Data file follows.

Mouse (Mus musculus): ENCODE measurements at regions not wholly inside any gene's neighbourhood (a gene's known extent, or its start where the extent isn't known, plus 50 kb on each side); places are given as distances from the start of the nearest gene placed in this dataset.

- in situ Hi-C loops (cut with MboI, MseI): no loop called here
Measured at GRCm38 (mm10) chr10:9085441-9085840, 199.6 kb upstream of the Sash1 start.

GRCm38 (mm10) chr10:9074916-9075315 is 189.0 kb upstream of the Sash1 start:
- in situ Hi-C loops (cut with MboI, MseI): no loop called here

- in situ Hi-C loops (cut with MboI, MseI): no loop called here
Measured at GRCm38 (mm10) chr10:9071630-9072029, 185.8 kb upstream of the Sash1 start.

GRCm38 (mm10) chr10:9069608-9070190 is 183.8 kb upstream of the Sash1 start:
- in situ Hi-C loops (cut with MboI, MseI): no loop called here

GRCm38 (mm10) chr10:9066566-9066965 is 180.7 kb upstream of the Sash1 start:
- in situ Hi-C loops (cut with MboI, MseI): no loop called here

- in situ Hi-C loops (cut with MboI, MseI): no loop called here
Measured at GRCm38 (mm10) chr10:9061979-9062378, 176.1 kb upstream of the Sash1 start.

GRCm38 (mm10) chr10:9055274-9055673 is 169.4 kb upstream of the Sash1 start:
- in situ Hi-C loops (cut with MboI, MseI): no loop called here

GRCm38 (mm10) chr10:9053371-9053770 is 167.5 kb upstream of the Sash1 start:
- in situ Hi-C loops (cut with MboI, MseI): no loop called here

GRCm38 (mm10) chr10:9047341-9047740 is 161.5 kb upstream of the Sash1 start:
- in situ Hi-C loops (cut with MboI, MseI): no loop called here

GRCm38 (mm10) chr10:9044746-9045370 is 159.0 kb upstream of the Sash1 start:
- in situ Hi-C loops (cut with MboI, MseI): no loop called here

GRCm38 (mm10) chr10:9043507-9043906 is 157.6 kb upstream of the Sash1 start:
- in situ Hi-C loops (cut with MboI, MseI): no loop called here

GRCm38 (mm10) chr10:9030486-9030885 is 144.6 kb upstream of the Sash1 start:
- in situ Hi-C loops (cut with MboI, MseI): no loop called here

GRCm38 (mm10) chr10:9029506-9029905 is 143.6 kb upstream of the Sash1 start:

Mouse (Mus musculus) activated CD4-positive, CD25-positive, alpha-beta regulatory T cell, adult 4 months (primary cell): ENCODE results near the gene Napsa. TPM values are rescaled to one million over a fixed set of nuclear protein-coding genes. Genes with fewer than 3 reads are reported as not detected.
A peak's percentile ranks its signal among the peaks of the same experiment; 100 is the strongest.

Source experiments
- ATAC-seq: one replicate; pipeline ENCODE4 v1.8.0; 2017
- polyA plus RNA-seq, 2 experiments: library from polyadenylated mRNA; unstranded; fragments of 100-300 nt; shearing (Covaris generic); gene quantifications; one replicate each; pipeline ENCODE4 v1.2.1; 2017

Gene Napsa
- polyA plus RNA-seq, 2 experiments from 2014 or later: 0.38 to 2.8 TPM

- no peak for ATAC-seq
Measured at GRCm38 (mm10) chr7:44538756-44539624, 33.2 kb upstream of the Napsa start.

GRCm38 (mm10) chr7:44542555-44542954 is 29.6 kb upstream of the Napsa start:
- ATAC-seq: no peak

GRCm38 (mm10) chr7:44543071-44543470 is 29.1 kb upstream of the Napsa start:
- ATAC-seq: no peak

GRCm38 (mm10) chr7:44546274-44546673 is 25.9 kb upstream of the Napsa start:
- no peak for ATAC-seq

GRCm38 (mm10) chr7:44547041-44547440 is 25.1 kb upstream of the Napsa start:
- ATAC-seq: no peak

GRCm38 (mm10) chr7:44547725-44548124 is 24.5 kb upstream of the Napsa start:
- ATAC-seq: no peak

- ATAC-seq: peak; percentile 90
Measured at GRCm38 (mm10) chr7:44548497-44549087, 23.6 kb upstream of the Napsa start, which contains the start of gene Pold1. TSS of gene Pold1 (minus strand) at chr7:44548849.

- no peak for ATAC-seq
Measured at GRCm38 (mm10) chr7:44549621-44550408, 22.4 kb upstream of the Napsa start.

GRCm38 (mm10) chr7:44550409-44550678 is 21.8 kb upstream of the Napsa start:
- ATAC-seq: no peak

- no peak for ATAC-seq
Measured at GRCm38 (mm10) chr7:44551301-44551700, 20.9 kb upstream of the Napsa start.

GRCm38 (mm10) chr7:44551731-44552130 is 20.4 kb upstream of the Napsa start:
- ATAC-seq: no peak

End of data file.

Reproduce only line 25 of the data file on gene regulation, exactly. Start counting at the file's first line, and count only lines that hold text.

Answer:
- in situ Hi-C loops (cut with MboI, MseI): no loop called here